• It plays mostly like the wrong big console FIFA game.
  • New control additions aren’t very useful.

If you’re a fan of FIFA and you’ve got your Vita pre-ordered, this is an absolute must-have. It’s not quite on a par with the latest console versions but it’s remarkably close, in terms of both form and function. There are some bits and pieces missing from the familiar menus but nothing that seriously hinders the core gameplay or single player modes. Even the awkwardness in the new control mechanisms are difficult to be too critical of as they can simply be switched off completely. FIFA Football is a seriously good first outing for the franchise on Vita and will be a delight for football fans on the go.

Score: 8/10



  1. Nice review CB. Is it possible to turn off the touch controls to avoid the problems you were experiencing?

  2. Got this in my bundle. Picked it purely because I know it will get much more play time than any other game.

  3. Looks great but think I will wait for Fifa 2013.

    • I’ll wait for Euro 2012.

      • Actually, has an Euro 2012 game been announced yet?
        I hope there’ll be one- Ireland have qualified!!!

      • I was wondering that too, but with the new FIFA Steet, it seems unlikely :/

      • I’m sure there’ll be one- I think they’re just not announcing it yet so as to avoid impacting on FIFA Street.

        I hope. 2010 World Cup was the best FIFA for me overall. It lacked 12’s engine additions, but the increased fidelity in terms of presentation, and a decent challenge mode actually made it seem better overall to me.
        The players acted more like their real counterparts too, at least for the teams that qualified anyway, as there was less of them, so more time could be spent making them just right.

      • +1 2010 world cup game was the best fifa in terms of on pitch play.

      • Yup.
        Just traded in FIFA 12, kept 2010 World Cup.
        It just feels like the most realistic.
        Would love if Euro 2012 was the same only with the added engine features (tactical defending, impact engine, etc.) of FIFA 12.

  4. I have ZERO interest in sport games.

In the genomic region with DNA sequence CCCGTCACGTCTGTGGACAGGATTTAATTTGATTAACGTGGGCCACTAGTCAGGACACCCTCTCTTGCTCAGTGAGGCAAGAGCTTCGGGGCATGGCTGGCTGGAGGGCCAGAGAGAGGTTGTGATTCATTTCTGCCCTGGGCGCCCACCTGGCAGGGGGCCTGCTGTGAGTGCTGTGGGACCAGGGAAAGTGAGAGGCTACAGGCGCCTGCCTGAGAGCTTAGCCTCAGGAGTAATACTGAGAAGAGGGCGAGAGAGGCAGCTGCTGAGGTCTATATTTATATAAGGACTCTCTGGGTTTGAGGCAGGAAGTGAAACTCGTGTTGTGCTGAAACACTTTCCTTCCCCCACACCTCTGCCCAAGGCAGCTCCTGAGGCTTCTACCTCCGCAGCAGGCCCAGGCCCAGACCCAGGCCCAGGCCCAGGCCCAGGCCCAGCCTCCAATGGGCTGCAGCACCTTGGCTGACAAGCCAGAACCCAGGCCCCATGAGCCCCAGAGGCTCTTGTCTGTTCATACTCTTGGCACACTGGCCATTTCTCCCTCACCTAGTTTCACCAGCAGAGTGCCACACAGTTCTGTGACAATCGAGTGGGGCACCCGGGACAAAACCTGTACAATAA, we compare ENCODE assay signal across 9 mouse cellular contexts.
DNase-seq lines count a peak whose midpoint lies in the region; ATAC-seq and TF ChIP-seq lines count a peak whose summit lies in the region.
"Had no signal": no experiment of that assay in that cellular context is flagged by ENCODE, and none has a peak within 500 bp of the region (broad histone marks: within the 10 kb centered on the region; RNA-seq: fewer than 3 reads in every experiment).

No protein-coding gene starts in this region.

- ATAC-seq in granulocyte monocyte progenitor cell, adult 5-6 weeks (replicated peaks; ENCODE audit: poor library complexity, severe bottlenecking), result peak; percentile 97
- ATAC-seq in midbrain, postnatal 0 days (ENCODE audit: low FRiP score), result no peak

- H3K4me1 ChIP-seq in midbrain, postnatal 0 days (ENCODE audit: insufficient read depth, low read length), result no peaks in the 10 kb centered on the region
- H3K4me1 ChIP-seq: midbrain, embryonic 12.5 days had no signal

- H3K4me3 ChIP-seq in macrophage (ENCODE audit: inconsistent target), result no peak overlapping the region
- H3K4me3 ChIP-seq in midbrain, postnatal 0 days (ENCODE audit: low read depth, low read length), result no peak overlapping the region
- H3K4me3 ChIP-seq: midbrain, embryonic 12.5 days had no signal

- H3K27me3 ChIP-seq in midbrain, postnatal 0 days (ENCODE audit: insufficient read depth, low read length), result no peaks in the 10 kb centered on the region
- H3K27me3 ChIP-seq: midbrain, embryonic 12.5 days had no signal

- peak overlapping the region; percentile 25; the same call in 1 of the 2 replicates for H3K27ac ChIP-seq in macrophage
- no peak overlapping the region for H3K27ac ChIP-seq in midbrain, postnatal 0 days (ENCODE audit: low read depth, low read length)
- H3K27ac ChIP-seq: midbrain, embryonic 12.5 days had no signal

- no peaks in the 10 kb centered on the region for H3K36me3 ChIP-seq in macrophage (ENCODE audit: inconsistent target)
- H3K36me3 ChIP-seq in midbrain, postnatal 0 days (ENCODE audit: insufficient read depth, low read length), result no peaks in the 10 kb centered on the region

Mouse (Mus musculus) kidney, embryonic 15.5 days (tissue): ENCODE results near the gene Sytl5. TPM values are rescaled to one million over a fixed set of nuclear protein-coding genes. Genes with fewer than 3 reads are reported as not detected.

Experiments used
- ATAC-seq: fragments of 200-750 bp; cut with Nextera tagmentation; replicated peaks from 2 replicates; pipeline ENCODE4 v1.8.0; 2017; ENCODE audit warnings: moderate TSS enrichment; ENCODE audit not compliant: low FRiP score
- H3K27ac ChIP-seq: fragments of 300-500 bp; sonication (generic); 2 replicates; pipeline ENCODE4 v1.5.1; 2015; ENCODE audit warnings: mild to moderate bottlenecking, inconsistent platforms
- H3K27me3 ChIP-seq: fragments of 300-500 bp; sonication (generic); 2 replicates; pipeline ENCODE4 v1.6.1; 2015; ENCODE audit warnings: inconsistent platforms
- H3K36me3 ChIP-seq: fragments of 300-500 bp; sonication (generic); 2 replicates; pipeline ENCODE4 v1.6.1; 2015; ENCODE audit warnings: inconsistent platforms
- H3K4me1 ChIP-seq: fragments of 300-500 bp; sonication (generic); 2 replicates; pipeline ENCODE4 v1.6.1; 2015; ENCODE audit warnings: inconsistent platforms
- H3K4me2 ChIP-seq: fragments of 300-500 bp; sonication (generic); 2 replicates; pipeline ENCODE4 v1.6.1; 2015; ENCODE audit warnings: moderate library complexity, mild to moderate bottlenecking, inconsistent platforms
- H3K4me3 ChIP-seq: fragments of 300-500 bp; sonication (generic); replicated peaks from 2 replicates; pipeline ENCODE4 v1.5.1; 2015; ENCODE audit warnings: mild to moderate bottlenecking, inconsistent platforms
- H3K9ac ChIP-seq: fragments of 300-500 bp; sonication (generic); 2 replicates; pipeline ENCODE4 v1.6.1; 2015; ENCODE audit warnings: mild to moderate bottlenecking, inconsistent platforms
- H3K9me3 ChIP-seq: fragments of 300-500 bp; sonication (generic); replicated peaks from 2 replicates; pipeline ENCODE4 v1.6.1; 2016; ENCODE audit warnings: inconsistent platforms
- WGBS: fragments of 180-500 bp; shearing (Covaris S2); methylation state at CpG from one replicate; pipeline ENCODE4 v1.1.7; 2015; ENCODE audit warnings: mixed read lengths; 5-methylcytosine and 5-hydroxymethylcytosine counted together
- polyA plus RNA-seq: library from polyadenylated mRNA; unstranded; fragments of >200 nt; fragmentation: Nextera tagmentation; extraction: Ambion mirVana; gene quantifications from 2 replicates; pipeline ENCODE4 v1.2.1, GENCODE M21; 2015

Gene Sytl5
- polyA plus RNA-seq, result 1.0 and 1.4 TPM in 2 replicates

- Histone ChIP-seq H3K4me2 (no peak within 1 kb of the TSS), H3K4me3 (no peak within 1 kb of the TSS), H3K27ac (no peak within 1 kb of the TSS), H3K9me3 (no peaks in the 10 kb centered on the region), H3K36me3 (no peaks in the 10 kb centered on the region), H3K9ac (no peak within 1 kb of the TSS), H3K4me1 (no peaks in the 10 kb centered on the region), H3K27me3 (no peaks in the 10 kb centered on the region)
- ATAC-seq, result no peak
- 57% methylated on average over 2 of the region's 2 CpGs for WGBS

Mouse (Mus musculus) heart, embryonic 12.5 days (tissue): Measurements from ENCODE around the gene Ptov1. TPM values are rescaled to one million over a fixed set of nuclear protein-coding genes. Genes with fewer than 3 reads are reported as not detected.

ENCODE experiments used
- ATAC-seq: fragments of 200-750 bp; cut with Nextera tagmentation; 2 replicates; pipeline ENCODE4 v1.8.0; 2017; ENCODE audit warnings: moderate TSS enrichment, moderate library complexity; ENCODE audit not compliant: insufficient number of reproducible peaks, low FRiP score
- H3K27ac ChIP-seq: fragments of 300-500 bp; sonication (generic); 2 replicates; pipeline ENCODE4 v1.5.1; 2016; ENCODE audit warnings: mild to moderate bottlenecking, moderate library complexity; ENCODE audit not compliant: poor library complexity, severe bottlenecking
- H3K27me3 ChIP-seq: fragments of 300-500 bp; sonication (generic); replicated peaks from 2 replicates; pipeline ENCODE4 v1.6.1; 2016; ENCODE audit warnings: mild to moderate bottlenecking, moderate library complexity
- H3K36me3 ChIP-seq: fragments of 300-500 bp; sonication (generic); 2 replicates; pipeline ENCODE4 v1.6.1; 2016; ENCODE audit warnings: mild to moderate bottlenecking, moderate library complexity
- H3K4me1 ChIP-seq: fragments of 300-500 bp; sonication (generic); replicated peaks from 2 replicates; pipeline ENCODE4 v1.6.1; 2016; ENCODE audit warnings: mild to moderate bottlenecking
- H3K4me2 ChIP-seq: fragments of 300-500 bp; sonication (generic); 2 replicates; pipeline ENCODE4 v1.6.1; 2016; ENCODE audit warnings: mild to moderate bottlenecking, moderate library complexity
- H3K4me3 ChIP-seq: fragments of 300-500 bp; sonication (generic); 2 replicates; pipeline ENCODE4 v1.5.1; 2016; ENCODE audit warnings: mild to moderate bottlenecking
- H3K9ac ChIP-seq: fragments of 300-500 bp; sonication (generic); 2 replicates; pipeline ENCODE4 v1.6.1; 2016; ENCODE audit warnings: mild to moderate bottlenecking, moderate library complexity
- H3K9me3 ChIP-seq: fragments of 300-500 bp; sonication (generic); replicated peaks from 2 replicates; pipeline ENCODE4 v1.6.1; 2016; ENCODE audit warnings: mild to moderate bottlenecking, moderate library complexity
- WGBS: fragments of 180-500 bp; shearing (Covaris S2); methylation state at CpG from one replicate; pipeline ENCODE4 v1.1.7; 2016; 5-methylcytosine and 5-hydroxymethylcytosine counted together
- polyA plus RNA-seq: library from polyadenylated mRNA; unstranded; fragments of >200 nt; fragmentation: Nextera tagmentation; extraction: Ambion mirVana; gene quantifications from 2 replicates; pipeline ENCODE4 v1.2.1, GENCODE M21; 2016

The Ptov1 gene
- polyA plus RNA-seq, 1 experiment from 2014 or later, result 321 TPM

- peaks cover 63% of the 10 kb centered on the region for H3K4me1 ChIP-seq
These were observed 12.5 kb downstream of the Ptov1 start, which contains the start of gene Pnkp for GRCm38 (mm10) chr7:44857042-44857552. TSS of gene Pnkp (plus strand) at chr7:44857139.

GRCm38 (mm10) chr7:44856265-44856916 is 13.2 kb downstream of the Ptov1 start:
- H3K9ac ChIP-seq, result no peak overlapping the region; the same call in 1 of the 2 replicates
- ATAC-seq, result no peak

• So you comment has ZERO relevance in this topic. :p

      • Well his comment is relevant, its relating to sports games and this is a sports game.

      • Smart arse

      • It’s a crap comment. It brings nothing to the mix. I’m not interested in football games but read the article as I wanted to see if the Vita had a great version of FIFA. I also can hold my tongue and avoid such replies but Awayze’s comment is so truly pointless it reaches new heights. Not only that but it winds up the people who love football and want to enthuse about a title such as this.

    • Umadbro? *troll face*

      Sorry, had to be done, I find it hilarious.

  5. I’ll wait till this time next year and pick it up for £5.99 then the next one the following year etc etc.

    • My tactic every year! Although I wait for FIFA to drop just below £20. FIFA 12 is still yet to in most places.
      Having a good FIFA game on the vita though is great. Used to love it on the PSP where you could pause the game switch the console off and return a few hours later to the same exact point and finish the game off.

  6. I’m just waiting for pro evo, konami needs get moving

  7. lol, just bought FIFA 11 for £4.99 for 360. You can buy FIFA 10 for 50p at blockbusters, but thought I’d splash out this time :-)

    • sorry – was meant to be reply to the jetset

  8. Plays like the right FIFA for me. Absolutely hated tactical defending. Sapped all of the fun from the game IMO with too much to think about just to make a tackle, and I ended up trading it in.

    EA had ruined one of my favourite games with this, so it’s a major plus point for me

    • Tactical defending takes some getting used to but its well worth doing, the game plays much better now but you’ve definitely got to get used to it.

      • I agree, the tactical defending definitely improves game play

    • All I read there was “I don’t like it as I’m no good.” :-p

      Tactical defending improves gameplay more than any other aspect in the last few years.

      • Aye it now takes skill to defend.

        The only problem for me is the ‘pace abuse’ being used online by people nowadays.

  9. Another one for the list

    • Same here. It wasn’t before the review mind, so thanks CB.

  10. Oh great – gonna be seriously skint now…